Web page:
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After the expensive productions of Pinocchio and Fantasia, Dumbo was made with a much smaller budget and about half the screen time length of Fantasia. As such, the background and characters were not drawn as detailed as previous works. The film found favor with the audiences and helped to bring in a nice profit for the studio. Dumbo won the Oscar for Best Scoring and the song, “Baby Mine,” was nominated for Best Song. Dumbo was released in December of that year and was to be featured on the cover of Time magazine, but was pushed out due to the bombing of Pearl Harbor.


5. Bambi (1942)


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Pre-production of Bambi began in 1936 and was intended to be Disney’s second animated movie. However, with the story’s realistic setting, it took much longer to finish. The artists took many field trips to the zoo to study animals and much detail was given to things the viewer just takes for granted like the spots on the deer’s coat. The hand-drawn illustrations had to be perfect in order for the spots not to “jump” around. The American Film Institute has ranked “man” as the #20 villain in the “100 Greatest Heroes and Villains” list. The death of Bambi’s mother is also considered one of the saddest scenes in cinema history.


6. Cinderella (1950)


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Disney’s second princess movie, and probably the most famous, arrived eight years after Bambi due to wartime economics. The film itself was a financial gamble that came with a threat of sheer ruin for Disney if the film had failed at the box office. The film became the most profitable since Snow White and helped to fund the production of many future movies. According to one animator, Ward Kimbal, 90% of the movie was filmed first with live action models including the carriage. The song “Bibbidi-Bobbidi-Boo” was nominated for an Oscar for best song.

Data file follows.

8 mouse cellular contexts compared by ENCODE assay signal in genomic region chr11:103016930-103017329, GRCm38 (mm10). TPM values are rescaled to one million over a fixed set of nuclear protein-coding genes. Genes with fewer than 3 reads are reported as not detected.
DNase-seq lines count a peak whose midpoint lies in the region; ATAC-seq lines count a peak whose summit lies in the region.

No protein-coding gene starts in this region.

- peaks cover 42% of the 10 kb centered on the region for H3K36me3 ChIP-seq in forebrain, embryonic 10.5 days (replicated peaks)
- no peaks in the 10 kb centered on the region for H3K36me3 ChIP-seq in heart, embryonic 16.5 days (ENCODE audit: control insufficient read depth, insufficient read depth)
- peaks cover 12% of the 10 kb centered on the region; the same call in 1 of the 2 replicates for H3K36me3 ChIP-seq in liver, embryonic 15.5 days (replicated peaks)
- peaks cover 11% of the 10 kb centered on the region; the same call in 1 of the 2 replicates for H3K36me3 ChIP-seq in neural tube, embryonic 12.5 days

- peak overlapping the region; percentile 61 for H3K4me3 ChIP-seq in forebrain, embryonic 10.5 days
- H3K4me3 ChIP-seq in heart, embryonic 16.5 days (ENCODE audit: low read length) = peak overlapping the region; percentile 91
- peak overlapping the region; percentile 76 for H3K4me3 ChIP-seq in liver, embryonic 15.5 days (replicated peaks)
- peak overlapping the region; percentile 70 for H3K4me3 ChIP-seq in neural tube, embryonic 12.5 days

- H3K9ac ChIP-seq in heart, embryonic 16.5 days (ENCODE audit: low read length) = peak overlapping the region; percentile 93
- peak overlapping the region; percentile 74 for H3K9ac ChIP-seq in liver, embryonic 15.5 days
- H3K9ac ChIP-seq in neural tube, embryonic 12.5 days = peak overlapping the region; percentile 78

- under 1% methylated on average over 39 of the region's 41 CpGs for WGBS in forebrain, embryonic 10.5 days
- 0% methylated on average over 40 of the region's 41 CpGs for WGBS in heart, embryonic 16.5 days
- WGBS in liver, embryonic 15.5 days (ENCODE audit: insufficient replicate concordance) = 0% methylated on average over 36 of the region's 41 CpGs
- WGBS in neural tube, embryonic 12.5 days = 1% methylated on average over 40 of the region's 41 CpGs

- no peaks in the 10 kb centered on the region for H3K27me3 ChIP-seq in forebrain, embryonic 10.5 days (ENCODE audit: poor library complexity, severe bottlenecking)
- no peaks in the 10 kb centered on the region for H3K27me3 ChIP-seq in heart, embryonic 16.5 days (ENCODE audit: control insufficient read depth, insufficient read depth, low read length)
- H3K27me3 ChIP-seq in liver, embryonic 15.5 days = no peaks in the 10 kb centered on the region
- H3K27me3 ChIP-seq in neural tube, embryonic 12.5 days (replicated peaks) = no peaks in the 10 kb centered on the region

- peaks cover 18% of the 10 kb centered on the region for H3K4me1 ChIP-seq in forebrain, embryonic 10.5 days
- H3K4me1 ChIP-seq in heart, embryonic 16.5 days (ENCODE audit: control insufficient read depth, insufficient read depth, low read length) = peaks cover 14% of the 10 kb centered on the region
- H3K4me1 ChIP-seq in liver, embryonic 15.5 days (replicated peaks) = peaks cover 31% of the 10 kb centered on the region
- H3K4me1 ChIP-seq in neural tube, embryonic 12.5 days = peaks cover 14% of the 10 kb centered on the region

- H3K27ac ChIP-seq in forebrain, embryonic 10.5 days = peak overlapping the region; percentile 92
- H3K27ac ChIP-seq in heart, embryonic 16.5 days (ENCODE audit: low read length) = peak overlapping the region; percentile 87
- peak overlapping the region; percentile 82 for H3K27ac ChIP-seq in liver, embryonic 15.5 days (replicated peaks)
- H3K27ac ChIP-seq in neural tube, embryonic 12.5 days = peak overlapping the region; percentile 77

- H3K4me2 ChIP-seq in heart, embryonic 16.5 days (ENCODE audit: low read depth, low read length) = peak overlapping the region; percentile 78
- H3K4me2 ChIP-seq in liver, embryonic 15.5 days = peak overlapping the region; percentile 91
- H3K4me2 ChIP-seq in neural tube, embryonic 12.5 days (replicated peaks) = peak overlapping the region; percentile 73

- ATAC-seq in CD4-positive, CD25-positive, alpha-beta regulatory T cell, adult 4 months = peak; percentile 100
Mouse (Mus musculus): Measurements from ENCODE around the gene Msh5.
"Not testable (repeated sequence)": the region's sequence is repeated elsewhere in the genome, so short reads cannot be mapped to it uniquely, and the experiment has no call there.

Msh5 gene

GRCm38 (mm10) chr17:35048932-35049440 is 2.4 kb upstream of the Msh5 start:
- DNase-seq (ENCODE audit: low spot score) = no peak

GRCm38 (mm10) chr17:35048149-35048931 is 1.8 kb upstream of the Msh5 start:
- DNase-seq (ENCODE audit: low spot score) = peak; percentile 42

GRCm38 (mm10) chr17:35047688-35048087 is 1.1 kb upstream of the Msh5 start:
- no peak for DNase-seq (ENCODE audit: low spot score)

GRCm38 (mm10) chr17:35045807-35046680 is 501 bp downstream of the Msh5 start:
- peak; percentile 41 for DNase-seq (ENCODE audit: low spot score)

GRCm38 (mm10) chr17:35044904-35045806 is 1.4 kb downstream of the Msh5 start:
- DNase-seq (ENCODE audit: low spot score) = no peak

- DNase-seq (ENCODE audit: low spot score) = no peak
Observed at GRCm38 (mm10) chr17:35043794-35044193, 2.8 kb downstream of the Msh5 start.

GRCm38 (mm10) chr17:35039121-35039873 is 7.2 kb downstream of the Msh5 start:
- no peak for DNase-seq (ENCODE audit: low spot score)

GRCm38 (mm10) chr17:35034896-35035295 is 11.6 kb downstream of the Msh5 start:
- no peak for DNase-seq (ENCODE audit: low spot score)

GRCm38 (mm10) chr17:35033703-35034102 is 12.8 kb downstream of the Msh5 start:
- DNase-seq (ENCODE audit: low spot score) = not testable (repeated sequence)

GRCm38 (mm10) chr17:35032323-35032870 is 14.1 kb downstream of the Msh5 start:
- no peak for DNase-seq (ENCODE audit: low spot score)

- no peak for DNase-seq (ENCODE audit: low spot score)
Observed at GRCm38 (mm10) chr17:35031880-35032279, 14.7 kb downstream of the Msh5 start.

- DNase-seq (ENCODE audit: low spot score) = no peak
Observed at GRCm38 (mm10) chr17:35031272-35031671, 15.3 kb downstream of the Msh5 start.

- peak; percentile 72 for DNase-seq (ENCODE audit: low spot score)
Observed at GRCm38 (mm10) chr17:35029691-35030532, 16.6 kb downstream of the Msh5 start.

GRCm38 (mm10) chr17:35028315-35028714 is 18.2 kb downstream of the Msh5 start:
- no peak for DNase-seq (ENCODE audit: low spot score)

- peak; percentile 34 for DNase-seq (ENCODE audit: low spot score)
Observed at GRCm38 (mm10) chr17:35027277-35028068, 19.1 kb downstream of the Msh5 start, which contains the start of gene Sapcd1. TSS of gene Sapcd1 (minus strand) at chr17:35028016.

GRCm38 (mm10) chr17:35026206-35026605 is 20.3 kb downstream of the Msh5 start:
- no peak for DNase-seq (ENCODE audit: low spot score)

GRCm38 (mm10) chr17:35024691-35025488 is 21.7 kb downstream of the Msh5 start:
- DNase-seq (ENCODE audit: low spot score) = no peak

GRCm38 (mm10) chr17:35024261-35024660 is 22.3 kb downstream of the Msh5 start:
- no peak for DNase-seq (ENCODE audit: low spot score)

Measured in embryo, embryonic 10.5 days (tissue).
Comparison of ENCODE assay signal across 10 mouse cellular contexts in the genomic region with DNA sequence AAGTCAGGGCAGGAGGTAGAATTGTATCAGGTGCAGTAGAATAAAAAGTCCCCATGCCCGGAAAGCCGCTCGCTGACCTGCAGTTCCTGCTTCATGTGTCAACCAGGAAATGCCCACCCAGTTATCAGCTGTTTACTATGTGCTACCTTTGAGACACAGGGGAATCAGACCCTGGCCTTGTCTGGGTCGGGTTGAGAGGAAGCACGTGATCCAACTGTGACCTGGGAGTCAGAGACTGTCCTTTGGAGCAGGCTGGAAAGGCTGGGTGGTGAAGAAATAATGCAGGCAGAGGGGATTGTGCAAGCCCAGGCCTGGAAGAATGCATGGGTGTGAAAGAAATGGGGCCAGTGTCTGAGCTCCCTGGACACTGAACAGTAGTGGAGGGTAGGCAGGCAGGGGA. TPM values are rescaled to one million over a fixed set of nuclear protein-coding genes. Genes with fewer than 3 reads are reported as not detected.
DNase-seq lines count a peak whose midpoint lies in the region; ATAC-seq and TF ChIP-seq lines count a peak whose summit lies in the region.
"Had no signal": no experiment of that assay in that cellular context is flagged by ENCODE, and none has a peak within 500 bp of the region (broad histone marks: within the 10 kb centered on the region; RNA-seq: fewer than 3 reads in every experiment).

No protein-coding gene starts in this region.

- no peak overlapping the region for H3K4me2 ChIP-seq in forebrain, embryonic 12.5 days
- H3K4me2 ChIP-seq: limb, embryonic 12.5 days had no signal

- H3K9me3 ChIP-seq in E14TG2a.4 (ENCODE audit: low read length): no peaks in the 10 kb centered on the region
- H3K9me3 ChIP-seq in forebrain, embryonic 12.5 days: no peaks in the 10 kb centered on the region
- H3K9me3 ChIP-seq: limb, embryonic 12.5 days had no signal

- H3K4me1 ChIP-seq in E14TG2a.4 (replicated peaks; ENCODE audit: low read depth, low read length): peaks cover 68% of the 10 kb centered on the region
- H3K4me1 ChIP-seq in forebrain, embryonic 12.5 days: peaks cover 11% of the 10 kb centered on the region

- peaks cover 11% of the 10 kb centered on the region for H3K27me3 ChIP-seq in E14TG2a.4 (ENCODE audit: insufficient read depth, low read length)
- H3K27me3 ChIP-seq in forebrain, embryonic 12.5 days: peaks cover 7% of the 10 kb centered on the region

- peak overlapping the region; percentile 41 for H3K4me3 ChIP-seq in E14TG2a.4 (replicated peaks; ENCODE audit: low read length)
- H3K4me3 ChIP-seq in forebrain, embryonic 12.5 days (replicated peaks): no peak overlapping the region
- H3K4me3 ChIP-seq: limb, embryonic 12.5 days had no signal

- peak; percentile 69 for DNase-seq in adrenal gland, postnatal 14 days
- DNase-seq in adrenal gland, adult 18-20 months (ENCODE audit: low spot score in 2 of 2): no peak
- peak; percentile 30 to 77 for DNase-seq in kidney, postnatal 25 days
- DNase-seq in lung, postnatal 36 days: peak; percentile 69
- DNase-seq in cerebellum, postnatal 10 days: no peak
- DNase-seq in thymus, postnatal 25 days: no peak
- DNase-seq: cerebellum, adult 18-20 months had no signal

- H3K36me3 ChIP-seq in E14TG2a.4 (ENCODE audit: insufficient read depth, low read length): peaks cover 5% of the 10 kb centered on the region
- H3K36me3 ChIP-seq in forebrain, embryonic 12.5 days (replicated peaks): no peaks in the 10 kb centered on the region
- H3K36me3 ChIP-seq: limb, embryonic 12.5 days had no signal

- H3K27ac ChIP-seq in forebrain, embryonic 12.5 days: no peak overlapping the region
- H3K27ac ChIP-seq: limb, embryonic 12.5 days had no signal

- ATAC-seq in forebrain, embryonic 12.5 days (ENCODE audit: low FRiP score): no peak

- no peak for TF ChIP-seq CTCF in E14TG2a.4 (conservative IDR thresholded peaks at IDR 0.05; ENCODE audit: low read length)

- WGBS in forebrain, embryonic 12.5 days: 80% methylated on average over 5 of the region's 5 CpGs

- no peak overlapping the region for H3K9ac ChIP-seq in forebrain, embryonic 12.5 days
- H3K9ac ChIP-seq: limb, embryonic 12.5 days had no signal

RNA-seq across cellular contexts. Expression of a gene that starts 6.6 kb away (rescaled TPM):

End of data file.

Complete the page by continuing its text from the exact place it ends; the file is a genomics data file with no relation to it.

7. Alice in Wonderland (1951)

Alice in Wonderland

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Both Alice in Wonderland and Dumbo were the first two animated films made available for home viewing and are probably the two that spend the most time “out of the vault.” Alice is a strange and short film filled with incredible characters and settings. It was nominated for an Academy Award for Best Score. It is one of those films that is very popular, but rarely do people consider it their favorite. Walt himself said that he was disappointed in the end product stating that it had “no heart.” The story of Alice differs from others in that no real friendship is established within it.


8. Peter Pan (1953)

Peter Pan